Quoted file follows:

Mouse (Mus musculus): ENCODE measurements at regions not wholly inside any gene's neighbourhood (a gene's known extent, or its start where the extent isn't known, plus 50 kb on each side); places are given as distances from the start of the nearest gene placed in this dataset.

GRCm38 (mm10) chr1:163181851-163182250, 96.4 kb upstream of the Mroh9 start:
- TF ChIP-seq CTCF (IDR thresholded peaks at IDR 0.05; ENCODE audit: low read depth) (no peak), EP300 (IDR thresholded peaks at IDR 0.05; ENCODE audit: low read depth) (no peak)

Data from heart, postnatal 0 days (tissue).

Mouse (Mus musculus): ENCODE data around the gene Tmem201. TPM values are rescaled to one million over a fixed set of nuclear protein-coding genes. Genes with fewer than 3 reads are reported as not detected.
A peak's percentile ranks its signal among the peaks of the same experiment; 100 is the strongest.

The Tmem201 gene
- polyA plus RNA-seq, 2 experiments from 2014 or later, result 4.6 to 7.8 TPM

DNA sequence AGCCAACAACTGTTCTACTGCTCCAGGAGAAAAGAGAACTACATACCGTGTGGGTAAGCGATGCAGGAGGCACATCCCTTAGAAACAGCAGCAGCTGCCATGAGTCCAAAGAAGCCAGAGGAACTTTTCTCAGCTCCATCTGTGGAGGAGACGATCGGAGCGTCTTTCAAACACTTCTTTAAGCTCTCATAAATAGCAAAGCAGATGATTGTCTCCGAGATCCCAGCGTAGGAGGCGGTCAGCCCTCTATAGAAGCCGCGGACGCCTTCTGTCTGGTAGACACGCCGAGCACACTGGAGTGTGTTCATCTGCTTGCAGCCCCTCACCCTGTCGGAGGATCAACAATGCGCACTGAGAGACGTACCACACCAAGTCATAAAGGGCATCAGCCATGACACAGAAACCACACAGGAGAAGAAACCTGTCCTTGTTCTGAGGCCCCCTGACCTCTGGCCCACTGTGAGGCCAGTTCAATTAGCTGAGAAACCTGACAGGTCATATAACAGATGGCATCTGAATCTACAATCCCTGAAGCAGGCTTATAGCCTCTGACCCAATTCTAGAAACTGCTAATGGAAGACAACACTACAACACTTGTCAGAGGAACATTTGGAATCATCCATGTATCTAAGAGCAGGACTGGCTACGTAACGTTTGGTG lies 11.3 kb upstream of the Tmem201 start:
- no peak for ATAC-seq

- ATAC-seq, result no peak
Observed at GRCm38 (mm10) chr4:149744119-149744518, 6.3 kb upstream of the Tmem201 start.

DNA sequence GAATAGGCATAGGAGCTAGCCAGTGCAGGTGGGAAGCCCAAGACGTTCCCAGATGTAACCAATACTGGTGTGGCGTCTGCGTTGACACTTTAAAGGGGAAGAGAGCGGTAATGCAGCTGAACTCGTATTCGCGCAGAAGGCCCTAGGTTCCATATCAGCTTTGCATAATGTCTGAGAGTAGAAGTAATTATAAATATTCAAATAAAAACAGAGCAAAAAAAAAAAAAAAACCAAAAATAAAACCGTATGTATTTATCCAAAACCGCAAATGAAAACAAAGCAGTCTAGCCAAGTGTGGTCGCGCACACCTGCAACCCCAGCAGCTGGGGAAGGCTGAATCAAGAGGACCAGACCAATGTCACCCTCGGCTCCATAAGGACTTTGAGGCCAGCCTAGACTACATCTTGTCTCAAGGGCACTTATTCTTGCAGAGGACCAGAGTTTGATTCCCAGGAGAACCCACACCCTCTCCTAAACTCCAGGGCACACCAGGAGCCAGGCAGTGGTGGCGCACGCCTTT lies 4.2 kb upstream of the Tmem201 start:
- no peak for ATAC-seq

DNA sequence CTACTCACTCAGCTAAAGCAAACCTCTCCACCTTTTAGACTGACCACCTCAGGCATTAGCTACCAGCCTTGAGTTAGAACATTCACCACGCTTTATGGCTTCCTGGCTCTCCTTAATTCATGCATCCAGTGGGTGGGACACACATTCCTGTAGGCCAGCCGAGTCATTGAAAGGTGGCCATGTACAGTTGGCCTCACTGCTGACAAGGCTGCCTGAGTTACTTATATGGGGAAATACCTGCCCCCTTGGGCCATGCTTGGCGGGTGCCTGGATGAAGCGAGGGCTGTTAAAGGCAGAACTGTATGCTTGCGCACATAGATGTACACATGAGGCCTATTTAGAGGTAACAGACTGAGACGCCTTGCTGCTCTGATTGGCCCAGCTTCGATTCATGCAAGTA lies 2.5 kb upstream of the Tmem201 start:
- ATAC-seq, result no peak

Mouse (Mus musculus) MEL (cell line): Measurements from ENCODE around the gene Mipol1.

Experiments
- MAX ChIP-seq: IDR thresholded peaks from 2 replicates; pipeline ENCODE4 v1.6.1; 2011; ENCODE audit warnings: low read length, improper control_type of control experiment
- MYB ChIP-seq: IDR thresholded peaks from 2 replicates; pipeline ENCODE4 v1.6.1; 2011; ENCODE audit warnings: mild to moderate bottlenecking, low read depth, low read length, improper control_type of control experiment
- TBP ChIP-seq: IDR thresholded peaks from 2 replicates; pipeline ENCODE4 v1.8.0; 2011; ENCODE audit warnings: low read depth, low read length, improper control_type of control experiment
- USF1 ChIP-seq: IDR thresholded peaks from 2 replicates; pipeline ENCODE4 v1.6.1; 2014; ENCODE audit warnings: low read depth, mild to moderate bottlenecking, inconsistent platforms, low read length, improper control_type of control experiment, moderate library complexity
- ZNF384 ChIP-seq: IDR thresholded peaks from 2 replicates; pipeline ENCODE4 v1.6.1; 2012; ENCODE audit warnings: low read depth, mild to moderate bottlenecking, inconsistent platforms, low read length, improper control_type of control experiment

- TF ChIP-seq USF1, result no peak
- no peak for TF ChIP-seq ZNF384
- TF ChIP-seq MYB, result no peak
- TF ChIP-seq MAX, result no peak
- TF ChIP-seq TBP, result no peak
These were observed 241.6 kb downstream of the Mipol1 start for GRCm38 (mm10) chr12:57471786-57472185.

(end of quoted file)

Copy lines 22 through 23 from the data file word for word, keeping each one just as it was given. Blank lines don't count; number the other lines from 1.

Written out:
- USF1 ChIP-seq: IDR thresholded peaks from 2 replicates; pipeline ENCODE4 v1.6.1; 2014; ENCODE audit warnings: low read depth, mild to moderate bottlenecking, inconsistent platforms, low read length, improper control_type of control experiment, moderate library complexity
- ZNF384 ChIP-seq: IDR thresholded peaks from 2 replicates; pipeline ENCODE4 v1.6.1; 2012; ENCODE audit warnings: low read depth, mild to moderate bottlenecking, inconsistent platforms, low read length, improper control_type of control experiment